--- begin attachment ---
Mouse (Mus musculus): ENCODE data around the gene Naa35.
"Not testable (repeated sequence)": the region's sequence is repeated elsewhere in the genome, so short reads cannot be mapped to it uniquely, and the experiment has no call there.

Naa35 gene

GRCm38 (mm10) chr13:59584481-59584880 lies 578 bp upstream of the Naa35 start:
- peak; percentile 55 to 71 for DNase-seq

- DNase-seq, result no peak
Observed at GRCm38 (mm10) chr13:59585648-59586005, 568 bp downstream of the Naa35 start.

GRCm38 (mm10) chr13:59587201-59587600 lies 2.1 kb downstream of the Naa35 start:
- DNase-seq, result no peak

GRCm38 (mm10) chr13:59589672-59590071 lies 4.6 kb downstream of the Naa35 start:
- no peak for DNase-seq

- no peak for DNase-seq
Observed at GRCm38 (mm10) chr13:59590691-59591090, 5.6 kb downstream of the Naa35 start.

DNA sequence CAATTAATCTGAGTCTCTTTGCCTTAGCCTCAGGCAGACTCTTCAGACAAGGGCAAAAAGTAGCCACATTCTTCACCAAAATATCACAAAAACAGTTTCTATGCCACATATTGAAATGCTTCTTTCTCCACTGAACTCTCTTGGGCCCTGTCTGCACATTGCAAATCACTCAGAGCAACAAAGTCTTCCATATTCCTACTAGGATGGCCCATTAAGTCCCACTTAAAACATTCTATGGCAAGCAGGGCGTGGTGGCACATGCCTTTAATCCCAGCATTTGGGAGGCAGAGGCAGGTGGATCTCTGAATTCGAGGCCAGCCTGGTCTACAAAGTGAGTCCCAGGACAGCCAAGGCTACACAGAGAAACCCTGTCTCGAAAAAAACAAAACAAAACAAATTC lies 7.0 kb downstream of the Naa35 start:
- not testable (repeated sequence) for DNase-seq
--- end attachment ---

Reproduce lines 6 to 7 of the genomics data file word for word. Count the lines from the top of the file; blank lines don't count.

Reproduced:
- DNase-seq, result no peak
Observed at GRCm38 (mm10) chr13:59585648-59586005, 568 bp downstream of the Naa35 start.